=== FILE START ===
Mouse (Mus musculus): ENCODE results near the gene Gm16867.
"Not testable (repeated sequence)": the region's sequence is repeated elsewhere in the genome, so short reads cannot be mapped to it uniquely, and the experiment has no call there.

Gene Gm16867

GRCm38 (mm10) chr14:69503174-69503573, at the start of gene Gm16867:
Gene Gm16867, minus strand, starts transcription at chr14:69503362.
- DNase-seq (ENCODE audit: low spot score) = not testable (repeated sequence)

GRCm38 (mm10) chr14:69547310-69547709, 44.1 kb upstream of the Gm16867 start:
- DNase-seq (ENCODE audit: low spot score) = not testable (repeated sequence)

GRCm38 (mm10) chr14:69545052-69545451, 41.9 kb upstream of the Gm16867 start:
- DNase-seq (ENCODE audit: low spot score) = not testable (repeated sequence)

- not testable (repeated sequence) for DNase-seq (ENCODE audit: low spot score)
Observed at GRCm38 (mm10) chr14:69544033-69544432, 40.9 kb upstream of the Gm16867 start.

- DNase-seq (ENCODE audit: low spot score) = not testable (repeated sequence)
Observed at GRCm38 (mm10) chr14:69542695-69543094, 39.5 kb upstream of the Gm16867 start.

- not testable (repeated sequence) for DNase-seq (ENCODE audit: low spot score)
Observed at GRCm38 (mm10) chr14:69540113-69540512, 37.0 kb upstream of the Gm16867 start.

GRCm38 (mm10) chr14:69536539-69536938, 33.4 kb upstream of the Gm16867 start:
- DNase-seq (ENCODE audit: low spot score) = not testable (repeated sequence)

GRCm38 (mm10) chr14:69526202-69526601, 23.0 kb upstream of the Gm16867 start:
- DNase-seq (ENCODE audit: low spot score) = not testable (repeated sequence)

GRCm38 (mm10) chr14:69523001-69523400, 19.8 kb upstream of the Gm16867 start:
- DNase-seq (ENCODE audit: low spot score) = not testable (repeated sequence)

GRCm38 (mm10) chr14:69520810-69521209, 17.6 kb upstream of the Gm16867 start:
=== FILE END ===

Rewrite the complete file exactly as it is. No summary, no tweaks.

Mouse (Mus musculus): ENCODE results near the gene Gm16867.
"Not testable (repeated sequence)": the region's sequence is repeated elsewhere in the genome, so short reads cannot be mapped to it uniquely, and the experiment has no call there.

Gene Gm16867

GRCm38 (mm10) chr14:69503174-69503573, at the start of gene Gm16867:
Gene Gm16867, minus strand, starts transcription at chr14:69503362.
- DNase-seq (ENCODE audit: low spot score) = not testable (repeated sequence)

GRCm38 (mm10) chr14:69547310-69547709, 44.1 kb upstream of the Gm16867 start:
- DNase-seq (ENCODE audit: low spot score) = not testable (repeated sequence)

GRCm38 (mm10) chr14:69545052-69545451, 41.9 kb upstream of the Gm16867 start:
- DNase-seq (ENCODE audit: low spot score) = not testable (repeated sequence)

- not testable (repeated sequence) for DNase-seq (ENCODE audit: low spot score)
Observed at GRCm38 (mm10) chr14:69544033-69544432, 40.9 kb upstream of the Gm16867 start.

- DNase-seq (ENCODE audit: low spot score) = not testable (repeated sequence)
Observed at GRCm38 (mm10) chr14:69542695-69543094, 39.5 kb upstream of the Gm16867 start.

- not testable (repeated sequence) for DNase-seq (ENCODE audit: low spot score)
Observed at GRCm38 (mm10) chr14:69540113-69540512, 37.0 kb upstream of the Gm16867 start.

GRCm38 (mm10) chr14:69536539-69536938, 33.4 kb upstream of the Gm16867 start:
- DNase-seq (ENCODE audit: low spot score) = not testable (repeated sequence)

GRCm38 (mm10) chr14:69526202-69526601, 23.0 kb upstream of the Gm16867 start:
- DNase-seq (ENCODE audit: low spot score) = not testable (repeated sequence)

GRCm38 (mm10) chr14:69523001-69523400, 19.8 kb upstream of the Gm16867 start:
- DNase-seq (ENCODE audit: low spot score) = not testable (repeated sequence)

GRCm38 (mm10) chr14:69520810-69521209, 17.6 kb upstream of the Gm16867 start: